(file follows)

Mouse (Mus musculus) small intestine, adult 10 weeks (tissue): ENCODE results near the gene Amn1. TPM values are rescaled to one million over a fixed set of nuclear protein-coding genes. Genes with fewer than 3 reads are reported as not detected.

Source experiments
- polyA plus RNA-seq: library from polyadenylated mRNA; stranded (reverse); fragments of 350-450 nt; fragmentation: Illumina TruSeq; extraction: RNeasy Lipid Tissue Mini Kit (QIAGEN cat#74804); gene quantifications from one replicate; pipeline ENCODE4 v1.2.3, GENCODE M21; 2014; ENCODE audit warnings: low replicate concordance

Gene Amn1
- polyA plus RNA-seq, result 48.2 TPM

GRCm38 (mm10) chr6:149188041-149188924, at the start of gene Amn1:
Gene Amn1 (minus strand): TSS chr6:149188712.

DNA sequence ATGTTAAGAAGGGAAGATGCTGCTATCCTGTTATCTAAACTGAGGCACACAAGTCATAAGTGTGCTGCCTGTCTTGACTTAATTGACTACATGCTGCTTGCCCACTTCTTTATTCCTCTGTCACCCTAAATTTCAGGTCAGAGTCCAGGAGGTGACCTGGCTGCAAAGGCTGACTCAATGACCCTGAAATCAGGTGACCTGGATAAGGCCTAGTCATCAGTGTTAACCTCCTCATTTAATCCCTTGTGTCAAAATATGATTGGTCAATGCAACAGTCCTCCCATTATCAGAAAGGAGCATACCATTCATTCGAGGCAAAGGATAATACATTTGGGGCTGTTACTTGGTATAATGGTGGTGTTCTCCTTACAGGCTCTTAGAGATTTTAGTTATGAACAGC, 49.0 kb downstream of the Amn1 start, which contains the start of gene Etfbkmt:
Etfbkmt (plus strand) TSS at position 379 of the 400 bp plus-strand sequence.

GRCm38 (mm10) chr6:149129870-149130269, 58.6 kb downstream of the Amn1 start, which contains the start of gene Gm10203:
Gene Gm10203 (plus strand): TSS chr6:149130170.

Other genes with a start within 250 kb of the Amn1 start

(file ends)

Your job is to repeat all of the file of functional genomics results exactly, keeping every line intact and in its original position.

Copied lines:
Mouse (Mus musculus) small intestine, adult 10 weeks (tissue): ENCODE results near the gene Amn1. TPM values are rescaled to one million over a fixed set of nuclear protein-coding genes. Genes with fewer than 3 reads are reported as not detected.

Source experiments
- polyA plus RNA-seq: library from polyadenylated mRNA; stranded (reverse); fragments of 350-450 nt; fragmentation: Illumina TruSeq; extraction: RNeasy Lipid Tissue Mini Kit (QIAGEN cat#74804); gene quantifications from one replicate; pipeline ENCODE4 v1.2.3, GENCODE M21; 2014; ENCODE audit warnings: low replicate concordance

Gene Amn1
- polyA plus RNA-seq, result 48.2 TPM

GRCm38 (mm10) chr6:149188041-149188924, at the start of gene Amn1:
Gene Amn1 (minus strand): TSS chr6:149188712.

DNA sequence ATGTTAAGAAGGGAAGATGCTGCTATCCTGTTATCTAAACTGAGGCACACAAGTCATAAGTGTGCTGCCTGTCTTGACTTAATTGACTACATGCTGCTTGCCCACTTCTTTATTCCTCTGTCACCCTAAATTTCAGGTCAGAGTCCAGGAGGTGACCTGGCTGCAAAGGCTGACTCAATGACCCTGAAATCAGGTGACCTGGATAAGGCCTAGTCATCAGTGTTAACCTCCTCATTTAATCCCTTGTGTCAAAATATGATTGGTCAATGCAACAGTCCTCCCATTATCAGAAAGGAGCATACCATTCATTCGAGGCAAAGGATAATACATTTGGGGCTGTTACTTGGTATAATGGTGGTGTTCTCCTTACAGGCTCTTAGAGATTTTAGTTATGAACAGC, 49.0 kb downstream of the Amn1 start, which contains the start of gene Etfbkmt:
Etfbkmt (plus strand) TSS at position 379 of the 400 bp plus-strand sequence.

GRCm38 (mm10) chr6:149129870-149130269, 58.6 kb downstream of the Amn1 start, which contains the start of gene Gm10203:
Gene Gm10203 (plus strand): TSS chr6:149130170.

Other genes with a start within 250 kb of the Amn1 start